The article by I. P. C. Mendis titled "Eelam Goal- More than one way to skin a cat" in The Island of 12.8.03 is a timely reminder of the perils that lurk in the constitutional processes that will be gone through in settlement of the ethnic issue, after the military action has concluded. I gathered three points of note from his letter.
How very fortunate Sri Lanka was that the UNF Administration of Ranil Wickremesinghe was ousted in 2004, and Chandrika Kumaratunga was ousted in 2005. Had those two administrations continued for much longer, the likelihood of an LTTE Administration/Govt. in the North and East coming into existence as a legally established entity would have been a real possibility. One can reasonably surmise that such a catastrophe could have befallen the country had a Ranil/Kumaratunga Govt. continued for a few more years, by having regard to the following:
a) Balasingham’s remark (referred to by IPC press conference in 2002, that "Ranil was PM of the South, and Prabhakaran was PM of the North".
b) The demarcation of a "LTTE controlled" territory in writing for the first time (also referred to by IPCM), that is via the CFA, thus perhaps making a ‘de facto’ position (which was, and could be only temporary) a ‘de jure’ one.
c) The treacherous aspect of this CFA and the dangerous consequences it could have had, had the Ranil/ Kumaratunga Govt. lasted a few more years is seen by the next item. This is the Kosovo UDI event. Kosovo’s declaration of Independence was recognised almost immediately by the Western powers. Its background, that is the ground situation of the Kosovo rebels was little different to the LTTE’s ground position as conceded by the CFA terms. The possibilities had the Ranil Wickremesinghe regime lasted, are too horrendous to imagine!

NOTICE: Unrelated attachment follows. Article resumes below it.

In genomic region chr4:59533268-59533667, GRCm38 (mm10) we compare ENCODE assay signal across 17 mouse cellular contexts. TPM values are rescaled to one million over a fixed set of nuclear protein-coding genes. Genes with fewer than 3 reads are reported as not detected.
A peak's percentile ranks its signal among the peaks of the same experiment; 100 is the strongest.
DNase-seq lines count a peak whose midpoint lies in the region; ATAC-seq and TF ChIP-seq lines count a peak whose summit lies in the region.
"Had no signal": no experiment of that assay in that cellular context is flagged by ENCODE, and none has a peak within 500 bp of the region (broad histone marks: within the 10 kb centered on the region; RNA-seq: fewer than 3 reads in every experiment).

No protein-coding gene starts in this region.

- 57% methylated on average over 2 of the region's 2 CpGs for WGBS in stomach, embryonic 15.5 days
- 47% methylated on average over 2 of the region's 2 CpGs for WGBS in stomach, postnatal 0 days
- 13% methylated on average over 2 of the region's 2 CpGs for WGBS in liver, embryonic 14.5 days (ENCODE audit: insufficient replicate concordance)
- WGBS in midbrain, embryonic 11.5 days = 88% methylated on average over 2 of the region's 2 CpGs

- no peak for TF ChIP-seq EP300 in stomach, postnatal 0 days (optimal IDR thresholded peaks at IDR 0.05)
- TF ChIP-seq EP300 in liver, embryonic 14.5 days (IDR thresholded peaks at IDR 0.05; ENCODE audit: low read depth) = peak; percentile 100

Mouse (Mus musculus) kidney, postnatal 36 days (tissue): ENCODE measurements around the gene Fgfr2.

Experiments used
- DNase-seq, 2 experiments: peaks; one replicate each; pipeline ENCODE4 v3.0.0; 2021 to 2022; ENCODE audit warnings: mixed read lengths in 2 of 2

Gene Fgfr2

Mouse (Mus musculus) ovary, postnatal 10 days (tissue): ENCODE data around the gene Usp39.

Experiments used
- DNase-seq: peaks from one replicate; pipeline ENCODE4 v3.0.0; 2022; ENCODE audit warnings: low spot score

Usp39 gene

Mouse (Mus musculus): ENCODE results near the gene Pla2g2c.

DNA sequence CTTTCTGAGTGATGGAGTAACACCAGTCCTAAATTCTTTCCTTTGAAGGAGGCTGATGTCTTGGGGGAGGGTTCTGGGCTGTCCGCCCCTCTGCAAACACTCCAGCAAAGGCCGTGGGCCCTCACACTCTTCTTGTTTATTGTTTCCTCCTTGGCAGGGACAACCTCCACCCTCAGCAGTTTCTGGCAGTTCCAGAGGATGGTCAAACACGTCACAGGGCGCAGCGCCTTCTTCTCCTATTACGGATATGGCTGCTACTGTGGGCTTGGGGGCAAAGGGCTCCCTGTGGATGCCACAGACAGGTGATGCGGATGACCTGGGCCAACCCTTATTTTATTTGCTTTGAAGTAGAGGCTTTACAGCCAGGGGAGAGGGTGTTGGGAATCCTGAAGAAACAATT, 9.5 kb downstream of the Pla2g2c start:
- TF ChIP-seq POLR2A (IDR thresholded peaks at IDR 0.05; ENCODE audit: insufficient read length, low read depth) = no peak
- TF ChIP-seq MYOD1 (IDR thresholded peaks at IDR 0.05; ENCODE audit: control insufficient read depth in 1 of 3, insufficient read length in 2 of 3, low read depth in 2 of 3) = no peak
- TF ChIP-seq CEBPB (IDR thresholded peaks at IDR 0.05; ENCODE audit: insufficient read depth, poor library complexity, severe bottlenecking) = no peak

The possibility exists that the Karuna-Pillaiyan acceptance of the provincial council system is temporary and that they could manoeuvre events easily towards secession "without a shot being fired", as IPCM says. One cannot rule out such a denouement considering they have Kosovo, W. Irian and now the Georgia-Ossetia issue as examples. Absolute sagacity is required.
Much of the political sagacity needed will now pivot around the implementation aspects of the Thirteenth Amendment. The main issue as IPCM quite correctly says, "is the extent of devolution in respect of land, land settlement, law and order, to wit police powers".
In this regard, in a letter to the "Daily Mirror" of 01.07.03, I stated that in my view the following considerations should be noted in the matter of land and police powers to provincial councils, namely:
1. The artificiality of current provincial boundaries which the British demarcated purely on the basis of administrative convenience and not on population/ethnic distribution or geography.
2. Land scarcity. Provinces other than the North and East have heavy population density, and attendant problems. Hence, unrestricted provincial council control of land/land settlements could result in distribution imbalances that could affect the Sinhala and Muslim communities in the North and East.
3. Hence a district-wise land authority for land distribution with some central control over it by the provincial council, and some central govt. control over the provincial council may be considered. This district-wise land control is a proposal made sometime back by the excellent analyst Neville Laduwahetty and needs careful attention.
4. The coast, seashore, offshore and maritime areas, ports, harbours, waterways, must remain under Central Govt. control. Also foreign aid.
5. Police powers need to be given to provincial councils with some central overall control, a National Police Commission or whatever so as to have some uniformity as regards crime and punishment etc. islandwide.
I. P. C. Mendis’ article is timely and cautionary. As regards the cautionary aspects of devolution, attention needs to be drawn to the brilliant speech made by eminent President’s Counsel H. L. de Silva on the occasion of the Lalith Athulatmudali Oration on 20.11.05. It is a masterly analysis of the dangers of federalism in all its aspects. The APRC must study that speech thoroughly for necessary action.
I would like Anandasangaree, too, to read, mark and digest that analysis and rethink his yen for federalism.